After our stay in Salem we headed down US Route 127 which is very scenic road in Massachusetts in order to see small coastal towns in the area. Our final destination for the day was Portsmouth, New Hampshire, but until we arrived there we saw a lot of really great towns. When you are on a road trip the main goal is to avoid the highways, so we tried or best to stay on the local roads. In between towns you can see lovely rural sights, amazing fall colors and a few glimpses of the Atlantic Ocean. In this post I will show you the towns: Manchester-by-the-Sea, Gloucester and Rockport, and the next post will cover the tows of: Newburyport and Portsmouth.
Manchester-by-the-SeaManchester was first settled by Europeans in 1629 and was officially incorporated in 1645. It was formed out of territory taken from Salem and Gloucester. The town lies along the North Shore of Massachusetts Bay, which in turn leads to the Atlantic Ocean. There are seven beaches lining the coast, and several small islands dot the coast, the largest being Kettle Island and House Island. US Route 127 also passes from west to east through town, traveling through the center of town.
GloucesterNext up on our road trip was Gloucester . It's the oldest fishing town in the USA. It has a very interesting history. The main street, though hidden behind the houses is very charming, but the most known feature of the town is the Fisherman's Memorial, located along the road in town. The statue reads "They that go down to the sea in ships 1623-1923". Gloucester is also a center for research on marine life and conservation. Ocean Alliance (a organization which is dedicated to the conservation of whales and their marine environment) is headquartered in the city.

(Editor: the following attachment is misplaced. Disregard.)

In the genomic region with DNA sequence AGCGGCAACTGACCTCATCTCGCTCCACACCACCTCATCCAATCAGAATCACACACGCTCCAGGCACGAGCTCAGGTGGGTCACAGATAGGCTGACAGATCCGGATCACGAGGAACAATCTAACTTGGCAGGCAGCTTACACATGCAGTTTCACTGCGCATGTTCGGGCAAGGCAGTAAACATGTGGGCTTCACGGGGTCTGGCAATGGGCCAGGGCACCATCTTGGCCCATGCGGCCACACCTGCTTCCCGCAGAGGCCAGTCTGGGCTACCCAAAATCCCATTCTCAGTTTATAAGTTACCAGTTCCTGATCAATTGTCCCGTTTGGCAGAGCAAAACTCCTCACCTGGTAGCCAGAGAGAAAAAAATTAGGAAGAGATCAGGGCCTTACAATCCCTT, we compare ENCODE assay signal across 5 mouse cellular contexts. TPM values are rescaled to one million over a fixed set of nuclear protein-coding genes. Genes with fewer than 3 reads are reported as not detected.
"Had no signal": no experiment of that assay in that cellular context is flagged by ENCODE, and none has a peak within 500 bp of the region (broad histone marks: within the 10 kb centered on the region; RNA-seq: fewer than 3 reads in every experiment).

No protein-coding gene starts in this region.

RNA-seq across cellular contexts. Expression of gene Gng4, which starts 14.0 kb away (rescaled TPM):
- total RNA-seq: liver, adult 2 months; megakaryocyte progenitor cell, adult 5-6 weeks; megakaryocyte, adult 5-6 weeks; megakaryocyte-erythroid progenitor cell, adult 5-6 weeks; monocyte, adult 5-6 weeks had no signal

RockportThe area that is now Rockport was simply an uninhabited part of Gloucester for more than 100 years, and was primarily used as a source of timber for shipbuilding. By the beginning of the 19th century, the first granite quarries were developed, and by the 1830s, Rockport granite was being shipped to cities and towns throughout the East Coast. Rockport had consisted primarily of large estates, summer homes, and a small fishing village while Gloucester was becoming increasingly urbanized.
Our stay in Rockport came to an end and we headed inland towards Newburyport where we had lunch. But more on that, as well as our second night on this trip in the next part.
End of Part Three
To be continued...